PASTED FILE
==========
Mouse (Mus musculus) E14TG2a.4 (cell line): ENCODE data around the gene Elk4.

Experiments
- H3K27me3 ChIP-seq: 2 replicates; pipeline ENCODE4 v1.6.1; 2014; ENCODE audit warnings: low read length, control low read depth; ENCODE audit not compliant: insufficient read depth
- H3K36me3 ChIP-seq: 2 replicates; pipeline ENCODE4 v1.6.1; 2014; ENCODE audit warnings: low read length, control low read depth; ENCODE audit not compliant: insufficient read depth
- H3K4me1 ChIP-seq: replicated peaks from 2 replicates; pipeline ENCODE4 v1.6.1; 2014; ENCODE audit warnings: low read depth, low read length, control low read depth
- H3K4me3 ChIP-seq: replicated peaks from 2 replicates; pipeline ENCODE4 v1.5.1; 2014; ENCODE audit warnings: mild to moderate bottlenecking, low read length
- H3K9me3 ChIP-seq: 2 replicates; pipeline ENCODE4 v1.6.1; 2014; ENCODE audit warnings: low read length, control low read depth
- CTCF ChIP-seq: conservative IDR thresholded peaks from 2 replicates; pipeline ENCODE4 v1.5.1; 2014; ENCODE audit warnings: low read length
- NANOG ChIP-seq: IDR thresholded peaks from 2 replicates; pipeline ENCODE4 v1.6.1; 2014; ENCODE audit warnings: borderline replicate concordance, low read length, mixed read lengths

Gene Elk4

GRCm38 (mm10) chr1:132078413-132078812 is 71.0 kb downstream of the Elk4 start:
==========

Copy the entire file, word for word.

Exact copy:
Mouse (Mus musculus) E14TG2a.4 (cell line): ENCODE data around the gene Elk4.

Experiments
- H3K27me3 ChIP-seq: 2 replicates; pipeline ENCODE4 v1.6.1; 2014; ENCODE audit warnings: low read length, control low read depth; ENCODE audit not compliant: insufficient read depth
- H3K36me3 ChIP-seq: 2 replicates; pipeline ENCODE4 v1.6.1; 2014; ENCODE audit warnings: low read length, control low read depth; ENCODE audit not compliant: insufficient read depth
- H3K4me1 ChIP-seq: replicated peaks from 2 replicates; pipeline ENCODE4 v1.6.1; 2014; ENCODE audit warnings: low read depth, low read length, control low read depth
- H3K4me3 ChIP-seq: replicated peaks from 2 replicates; pipeline ENCODE4 v1.5.1; 2014; ENCODE audit warnings: mild to moderate bottlenecking, low read length
- H3K9me3 ChIP-seq: 2 replicates; pipeline ENCODE4 v1.6.1; 2014; ENCODE audit warnings: low read length, control low read depth
- CTCF ChIP-seq: conservative IDR thresholded peaks from 2 replicates; pipeline ENCODE4 v1.5.1; 2014; ENCODE audit warnings: low read length
- NANOG ChIP-seq: IDR thresholded peaks from 2 replicates; pipeline ENCODE4 v1.6.1; 2014; ENCODE audit warnings: borderline replicate concordance, low read length, mixed read lengths

Gene Elk4

GRCm38 (mm10) chr1:132078413-132078812 is 71.0 kb downstream of the Elk4 start: